4) Savings calculated from gas generation Vs Diesel generation 942-148=794 COP/kWh (0, 1764 USD/kWh).

    5) Savings calculated from gas generation Vs Diesel generation 967-633=334 COP/kWh (0,0742USD/kWh).

    6) Savings calculated from gas generation Vs Diesel generation 757-402=355 COP/kWh (0,0789USD/kWh).

    7) Savings calculated from gas generation Vs Diesel generation 863-369=494 COP/kWh (0,1098USD/kWh).

    8) Savings calculated from gas generation Vs Diesel generation 869-812=57 COP/kWh (0,0012USD/kWh).

    9) Savings calculated from gas generation Vs National Power Grid 707-483=224 COP/kWh (0,0498USD/kWh).

    Emissions Reduction: Nature-Based Solutions

    Nature-based solutions are an important pillar of Gran Tierra’s emissions reductions efforts, and the company supports environmental projects that aid in natural carbon sequestration. Natural carbon sequestration is the process of capturing and storing atmospheric CO2, as forests, wetlands and vegetation sequester carbon by capturing carbon dioxide from the atmosphere and converting it into organic matter.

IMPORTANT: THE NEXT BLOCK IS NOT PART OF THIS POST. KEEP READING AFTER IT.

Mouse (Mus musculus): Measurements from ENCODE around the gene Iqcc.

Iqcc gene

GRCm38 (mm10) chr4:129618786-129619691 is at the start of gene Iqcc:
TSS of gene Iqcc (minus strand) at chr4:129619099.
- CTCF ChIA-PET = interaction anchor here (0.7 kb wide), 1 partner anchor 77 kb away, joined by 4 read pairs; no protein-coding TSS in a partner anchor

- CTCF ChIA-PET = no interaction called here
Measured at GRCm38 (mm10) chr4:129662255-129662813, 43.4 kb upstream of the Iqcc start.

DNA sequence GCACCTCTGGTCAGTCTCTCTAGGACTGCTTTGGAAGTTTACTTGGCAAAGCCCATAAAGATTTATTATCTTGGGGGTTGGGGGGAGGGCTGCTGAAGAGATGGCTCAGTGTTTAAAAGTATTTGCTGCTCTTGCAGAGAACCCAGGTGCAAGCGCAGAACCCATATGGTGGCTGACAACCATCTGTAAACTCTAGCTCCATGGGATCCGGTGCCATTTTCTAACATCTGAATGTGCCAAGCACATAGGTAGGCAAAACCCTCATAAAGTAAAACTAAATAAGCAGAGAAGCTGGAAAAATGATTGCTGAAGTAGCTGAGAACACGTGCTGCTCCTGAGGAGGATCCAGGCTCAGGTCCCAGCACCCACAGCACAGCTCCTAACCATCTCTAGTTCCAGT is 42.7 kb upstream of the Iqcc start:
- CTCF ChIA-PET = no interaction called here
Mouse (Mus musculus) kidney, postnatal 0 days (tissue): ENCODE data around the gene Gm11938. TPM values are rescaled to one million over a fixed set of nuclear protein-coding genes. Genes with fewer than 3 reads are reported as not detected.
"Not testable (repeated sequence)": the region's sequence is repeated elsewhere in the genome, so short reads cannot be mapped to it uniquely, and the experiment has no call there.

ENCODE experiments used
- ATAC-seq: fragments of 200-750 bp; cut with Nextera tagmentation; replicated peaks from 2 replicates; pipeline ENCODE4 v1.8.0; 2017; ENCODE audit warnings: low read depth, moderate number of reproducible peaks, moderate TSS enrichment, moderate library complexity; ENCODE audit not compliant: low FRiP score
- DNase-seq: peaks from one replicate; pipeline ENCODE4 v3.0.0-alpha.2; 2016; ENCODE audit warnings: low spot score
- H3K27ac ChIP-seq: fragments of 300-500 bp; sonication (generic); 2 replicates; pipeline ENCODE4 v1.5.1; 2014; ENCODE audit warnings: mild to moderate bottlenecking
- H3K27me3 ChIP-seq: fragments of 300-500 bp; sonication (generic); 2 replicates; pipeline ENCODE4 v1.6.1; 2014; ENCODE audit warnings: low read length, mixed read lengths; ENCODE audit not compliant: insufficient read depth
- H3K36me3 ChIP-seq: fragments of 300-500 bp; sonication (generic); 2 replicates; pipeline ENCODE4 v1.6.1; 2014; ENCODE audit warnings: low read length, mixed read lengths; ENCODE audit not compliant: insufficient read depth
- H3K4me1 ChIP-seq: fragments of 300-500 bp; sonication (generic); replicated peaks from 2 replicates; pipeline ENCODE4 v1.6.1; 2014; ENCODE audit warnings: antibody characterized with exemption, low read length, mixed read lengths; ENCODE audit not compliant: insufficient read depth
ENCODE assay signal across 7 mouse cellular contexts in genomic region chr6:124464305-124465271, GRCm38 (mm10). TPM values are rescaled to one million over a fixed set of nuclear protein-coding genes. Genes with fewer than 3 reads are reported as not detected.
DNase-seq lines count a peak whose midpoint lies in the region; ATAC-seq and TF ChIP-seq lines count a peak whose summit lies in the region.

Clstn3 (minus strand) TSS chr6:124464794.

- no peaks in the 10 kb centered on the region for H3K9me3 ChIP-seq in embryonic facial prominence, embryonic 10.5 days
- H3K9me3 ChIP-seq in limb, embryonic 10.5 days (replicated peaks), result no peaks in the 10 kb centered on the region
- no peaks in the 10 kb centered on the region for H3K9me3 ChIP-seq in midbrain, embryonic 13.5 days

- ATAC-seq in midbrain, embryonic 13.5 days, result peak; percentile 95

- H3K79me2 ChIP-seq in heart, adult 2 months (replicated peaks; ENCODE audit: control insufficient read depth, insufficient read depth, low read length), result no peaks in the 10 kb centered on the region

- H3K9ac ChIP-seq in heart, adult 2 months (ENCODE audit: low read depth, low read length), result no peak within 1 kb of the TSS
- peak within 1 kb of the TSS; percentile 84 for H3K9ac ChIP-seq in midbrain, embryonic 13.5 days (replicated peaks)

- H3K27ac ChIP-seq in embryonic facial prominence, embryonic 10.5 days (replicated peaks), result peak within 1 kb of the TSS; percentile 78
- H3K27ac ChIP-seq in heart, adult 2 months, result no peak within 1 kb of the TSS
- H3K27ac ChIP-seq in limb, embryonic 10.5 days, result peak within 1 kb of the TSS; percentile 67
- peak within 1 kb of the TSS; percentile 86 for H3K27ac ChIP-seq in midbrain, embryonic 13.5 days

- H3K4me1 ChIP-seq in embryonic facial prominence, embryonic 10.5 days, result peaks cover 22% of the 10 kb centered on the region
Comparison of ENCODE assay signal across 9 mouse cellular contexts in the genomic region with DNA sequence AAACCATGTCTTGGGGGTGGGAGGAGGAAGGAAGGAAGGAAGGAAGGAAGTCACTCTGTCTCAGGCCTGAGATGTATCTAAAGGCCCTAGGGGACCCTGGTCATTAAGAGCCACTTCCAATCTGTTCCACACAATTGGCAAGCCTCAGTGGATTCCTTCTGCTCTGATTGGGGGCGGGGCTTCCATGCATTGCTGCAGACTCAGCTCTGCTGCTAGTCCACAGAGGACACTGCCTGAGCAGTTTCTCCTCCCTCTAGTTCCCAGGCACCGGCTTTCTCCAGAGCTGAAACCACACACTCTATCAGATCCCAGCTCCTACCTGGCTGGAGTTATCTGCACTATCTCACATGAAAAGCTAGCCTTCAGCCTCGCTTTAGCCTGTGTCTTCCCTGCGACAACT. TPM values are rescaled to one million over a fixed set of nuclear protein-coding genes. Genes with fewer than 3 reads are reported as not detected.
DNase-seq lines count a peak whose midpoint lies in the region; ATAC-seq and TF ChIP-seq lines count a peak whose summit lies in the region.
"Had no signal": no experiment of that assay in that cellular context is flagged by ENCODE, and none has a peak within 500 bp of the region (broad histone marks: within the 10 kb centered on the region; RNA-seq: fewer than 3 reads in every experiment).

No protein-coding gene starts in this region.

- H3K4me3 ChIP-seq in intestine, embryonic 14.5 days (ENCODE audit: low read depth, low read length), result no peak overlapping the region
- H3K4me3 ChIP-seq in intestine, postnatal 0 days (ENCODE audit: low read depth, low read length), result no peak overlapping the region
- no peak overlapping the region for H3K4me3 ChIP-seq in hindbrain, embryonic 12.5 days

Costayaco Forestry Centre: A Unique Resource for Reforestation

    The Costayaco Forestry Centre (CFC), established by Gran Tierra Energy in coordination with the regional environmental regulator, and Corpoamazonia is one of the most innovative reforestation efforts in South America. The CFC contains 335 hectares of new and maturing forested areas, and is close to achieving its long-term goal of connecting a critical ecological corridor linking the Andean foothills with the Amazon Rainforest. These two ecosystems are some of the most biodiverse in the world.

    In total GTE has planted 1.64 million trees and has conserved, preserved, or reforested 4,514 hectares of land through all of the Company’s environmental efforts since 2018. Careful management ensures that the once-delicate saplings grow into sturdy, mature trees that contribute to the national emissions reduction strategy goals.

    Through the CFC, Gran Tierra has planted over 200,000 trees across the Putumayo and Cauca Departments, and over 72,000 trees have been donated to local communities and educational centres. The Centre also works to increase environmental awareness by providing educational opportunities for communities to learn about the importance of protecting the forests and environment.

    To learn more about the Costayaco Forestry Centre, click here.

    Reforestation Project with Conservation International

    Gran Tierra prioritizes the protection and conservation of the environment and works with organizations that share similar values. Gran Tierra, in partnership with respected International NGO Conservation International, has contributed USD $18 million over eight years to a major reforestation and conservation project. In 2023, Gran Tierra extended its support another four years, to this project that has already yielded great results for the region.